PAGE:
Keeping up with COVID-19: Surviving a school shutdown

teacher stands at whiteboard teaching class

Since the pandemic began, school communities have faced a number of unexpected challenges. They've also played an important role in keeping these communities safe, particularly through school shutdowns.

As we've learnt to live with COVID-19 in various ways, school shutdowns are less likely to happen. However, while the virus still remains part of our daily lives, the stop-start nature of schooling isn't off the table just yet.

But as we’ve also learnt from the past couple of years, with solid planning, patience and resilience, school communities can survive any curveball that’s thrown at them by working together.

Communication is key

School closures typically lead to questions as parents, students and teachers aim to stay across the latest information. Prioritising clear lines of communication is the first step in minimising confusion.

Update socials: Use school social platforms – Facebook, Twitter, Instagram – to convey information to parents and students.

Organise digital catchups: Consider using Zoom, Skype, FaceTime or WhatsApp to increase feelings of community. Parents may find it helpful to talk with other parents in the same situation, and teachers should hold digital staff meetings to ensure there is consensus on procedures and protocols so that the school community stays connected and reliably informed from the top down.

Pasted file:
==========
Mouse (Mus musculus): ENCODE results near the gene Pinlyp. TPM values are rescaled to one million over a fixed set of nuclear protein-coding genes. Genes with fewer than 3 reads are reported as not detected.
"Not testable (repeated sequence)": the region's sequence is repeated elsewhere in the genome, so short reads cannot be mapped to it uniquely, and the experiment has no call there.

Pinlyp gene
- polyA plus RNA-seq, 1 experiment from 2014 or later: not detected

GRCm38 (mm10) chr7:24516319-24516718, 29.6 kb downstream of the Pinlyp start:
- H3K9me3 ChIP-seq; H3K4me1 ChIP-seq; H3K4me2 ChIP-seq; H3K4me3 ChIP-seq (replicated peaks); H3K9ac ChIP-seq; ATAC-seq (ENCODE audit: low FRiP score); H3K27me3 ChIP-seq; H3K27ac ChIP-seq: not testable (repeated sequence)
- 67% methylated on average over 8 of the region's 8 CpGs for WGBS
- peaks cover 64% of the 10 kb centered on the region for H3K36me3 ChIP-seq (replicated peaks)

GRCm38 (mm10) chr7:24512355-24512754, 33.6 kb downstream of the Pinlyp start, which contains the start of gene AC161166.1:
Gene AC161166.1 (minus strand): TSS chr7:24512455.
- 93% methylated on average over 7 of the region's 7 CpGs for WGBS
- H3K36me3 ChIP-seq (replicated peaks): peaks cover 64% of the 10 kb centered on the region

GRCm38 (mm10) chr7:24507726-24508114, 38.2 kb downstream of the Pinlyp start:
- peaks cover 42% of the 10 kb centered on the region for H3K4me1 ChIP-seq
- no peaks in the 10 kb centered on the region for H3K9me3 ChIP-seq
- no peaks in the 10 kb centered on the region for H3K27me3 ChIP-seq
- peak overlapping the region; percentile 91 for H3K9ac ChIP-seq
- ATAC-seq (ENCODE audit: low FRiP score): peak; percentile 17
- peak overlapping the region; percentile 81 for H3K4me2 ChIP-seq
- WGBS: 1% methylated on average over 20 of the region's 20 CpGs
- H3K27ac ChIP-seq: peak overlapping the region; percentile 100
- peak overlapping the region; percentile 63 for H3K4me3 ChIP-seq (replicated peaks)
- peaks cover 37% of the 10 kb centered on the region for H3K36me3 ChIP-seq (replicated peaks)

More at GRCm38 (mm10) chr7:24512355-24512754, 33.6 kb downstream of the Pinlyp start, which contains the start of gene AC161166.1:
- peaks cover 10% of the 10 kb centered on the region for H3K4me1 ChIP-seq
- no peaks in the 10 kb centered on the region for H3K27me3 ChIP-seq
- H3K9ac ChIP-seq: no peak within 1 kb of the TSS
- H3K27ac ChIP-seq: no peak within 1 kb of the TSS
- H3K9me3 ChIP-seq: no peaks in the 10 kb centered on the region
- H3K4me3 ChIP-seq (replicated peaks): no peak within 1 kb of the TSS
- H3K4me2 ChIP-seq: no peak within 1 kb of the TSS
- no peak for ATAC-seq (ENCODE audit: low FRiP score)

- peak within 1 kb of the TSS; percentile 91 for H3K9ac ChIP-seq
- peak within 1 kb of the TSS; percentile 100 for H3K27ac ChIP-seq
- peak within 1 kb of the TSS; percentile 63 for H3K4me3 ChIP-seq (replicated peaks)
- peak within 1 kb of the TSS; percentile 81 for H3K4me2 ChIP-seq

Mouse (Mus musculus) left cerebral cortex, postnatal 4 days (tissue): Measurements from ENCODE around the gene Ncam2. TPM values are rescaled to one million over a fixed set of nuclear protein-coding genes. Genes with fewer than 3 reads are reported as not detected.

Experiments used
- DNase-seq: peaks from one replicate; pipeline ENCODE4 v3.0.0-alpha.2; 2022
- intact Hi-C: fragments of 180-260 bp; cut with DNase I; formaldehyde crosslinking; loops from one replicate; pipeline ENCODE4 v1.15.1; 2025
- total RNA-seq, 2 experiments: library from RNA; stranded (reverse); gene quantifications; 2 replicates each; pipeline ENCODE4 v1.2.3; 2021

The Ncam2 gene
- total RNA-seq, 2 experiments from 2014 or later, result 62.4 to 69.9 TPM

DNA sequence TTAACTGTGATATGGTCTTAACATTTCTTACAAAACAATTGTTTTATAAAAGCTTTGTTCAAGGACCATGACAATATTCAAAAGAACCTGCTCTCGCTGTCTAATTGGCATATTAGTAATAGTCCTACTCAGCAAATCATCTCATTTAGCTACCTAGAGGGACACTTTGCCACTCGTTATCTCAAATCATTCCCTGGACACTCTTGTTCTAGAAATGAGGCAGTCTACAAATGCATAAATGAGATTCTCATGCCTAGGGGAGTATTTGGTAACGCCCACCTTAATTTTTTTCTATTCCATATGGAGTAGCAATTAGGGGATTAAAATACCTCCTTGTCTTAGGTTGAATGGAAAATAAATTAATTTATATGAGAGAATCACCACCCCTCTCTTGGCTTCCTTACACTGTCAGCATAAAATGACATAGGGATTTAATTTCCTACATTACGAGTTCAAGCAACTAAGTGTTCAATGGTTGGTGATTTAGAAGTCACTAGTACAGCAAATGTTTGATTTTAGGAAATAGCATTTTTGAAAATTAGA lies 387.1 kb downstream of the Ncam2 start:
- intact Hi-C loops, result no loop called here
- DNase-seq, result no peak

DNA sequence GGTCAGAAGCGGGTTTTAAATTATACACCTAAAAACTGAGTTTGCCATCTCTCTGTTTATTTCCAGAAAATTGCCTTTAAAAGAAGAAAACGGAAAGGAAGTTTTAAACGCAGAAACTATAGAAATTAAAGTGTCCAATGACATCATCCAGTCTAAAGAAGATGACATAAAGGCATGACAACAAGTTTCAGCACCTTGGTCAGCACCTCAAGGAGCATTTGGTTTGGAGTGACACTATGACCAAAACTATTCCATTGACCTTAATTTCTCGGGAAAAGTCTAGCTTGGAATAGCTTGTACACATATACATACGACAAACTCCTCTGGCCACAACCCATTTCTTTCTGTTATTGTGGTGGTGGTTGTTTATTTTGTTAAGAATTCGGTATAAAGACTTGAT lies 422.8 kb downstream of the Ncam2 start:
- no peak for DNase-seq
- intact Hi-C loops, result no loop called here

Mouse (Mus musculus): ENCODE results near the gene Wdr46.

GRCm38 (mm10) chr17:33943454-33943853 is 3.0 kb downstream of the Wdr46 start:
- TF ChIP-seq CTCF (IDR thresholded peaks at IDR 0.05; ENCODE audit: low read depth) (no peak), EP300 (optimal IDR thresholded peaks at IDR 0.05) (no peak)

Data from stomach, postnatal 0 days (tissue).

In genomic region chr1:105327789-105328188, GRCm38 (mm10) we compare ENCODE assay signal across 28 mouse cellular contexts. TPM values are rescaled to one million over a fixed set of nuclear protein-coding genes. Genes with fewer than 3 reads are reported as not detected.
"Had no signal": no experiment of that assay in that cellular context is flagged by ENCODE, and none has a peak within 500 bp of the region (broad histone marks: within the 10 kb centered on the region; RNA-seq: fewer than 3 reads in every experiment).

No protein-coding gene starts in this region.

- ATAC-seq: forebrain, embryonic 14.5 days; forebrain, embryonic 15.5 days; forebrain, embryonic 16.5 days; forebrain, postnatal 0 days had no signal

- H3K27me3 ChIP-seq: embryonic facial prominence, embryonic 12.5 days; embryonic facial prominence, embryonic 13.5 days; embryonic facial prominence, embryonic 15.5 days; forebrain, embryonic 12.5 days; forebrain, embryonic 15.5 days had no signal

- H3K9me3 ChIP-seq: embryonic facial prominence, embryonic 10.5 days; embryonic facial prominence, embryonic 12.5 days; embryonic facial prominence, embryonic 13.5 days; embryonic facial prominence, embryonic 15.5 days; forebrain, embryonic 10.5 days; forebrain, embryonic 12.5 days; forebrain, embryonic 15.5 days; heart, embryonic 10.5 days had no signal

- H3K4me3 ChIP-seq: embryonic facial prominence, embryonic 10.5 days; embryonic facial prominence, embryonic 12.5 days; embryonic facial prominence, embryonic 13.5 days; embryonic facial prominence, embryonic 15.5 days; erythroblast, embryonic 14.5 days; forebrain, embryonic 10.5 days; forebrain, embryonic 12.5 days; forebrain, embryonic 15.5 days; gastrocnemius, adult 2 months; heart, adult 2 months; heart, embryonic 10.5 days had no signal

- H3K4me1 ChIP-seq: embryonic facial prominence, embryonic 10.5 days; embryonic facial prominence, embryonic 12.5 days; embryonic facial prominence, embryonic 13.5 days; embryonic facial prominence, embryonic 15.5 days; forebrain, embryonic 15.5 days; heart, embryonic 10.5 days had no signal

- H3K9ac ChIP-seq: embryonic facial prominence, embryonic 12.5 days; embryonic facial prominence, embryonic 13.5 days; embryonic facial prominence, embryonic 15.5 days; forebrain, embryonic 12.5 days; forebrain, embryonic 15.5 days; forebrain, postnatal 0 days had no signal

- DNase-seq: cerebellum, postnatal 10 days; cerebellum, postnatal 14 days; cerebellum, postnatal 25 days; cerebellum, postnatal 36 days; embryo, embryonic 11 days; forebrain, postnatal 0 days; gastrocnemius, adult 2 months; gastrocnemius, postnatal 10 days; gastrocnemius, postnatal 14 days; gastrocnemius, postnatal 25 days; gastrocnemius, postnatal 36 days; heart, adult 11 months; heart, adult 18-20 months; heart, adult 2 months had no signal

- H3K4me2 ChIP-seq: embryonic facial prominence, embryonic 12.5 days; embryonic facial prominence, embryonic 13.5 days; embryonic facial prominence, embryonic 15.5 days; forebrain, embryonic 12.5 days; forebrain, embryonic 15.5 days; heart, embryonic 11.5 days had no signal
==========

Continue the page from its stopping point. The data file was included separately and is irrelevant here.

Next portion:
Learn more about COVID-19 and the whole school community.

Get busy making plans

As COVID-19 can still impact onsite learning, it's likely that your school community has plans in place to stay ahead of disruptions. However, should your school be temporarily closed again, it's worth keeping in mind these key tips to help everyone involved feel a sense of control.

Create a learning-from-home routine: Having a ready-to-go routine will ensure a smooth transition if students are sent home. Share your plan with students and parents ahead of time so they’re familiar with the steps and expectations when online learning commences.

Spice up the schedule: Students who are sent home may feel frustrated and lack motivation. Keep things interesting by adding a little spice to each school day.

Whether it’s having lunch together as a class, or hosting an impromptu fancy-dress day, in stressful times a little change can lighten the mood. This is also an opportunity to get students talking about how they’re feeling outside of the confines of a classroom.

Learn more about life and learning after COVID-19 and connecting with students in the online classroom.

Ban the business-as-usual approach

Schools all around Australia have had to manage the challenges of living with COVID-19. Simply by acknowledging this, we're more likely to respond in a way that benefits the whole school's wellbeing.

Don’t let self-care slip: For many parents and students, school shutdowns have felt like one step forward, two steps back, and it can be hard to muster the motivation to stay upbeat. Learn more about teacher wellbeing in a changing environment.

Provide resources: If you haven't already, consider creating a one-page ‘Self-care COVID-19’ response document that can be circulated among staff, students and parents regarding school closures. The document can point people in the direction of resources, as well as suggest tips and strategies to ensure they remain positive during any potential interruptions.

What can I do now?

  • Read more about teacher wellbeing.

  • Brush up on the importance of self-care and get some practical tips.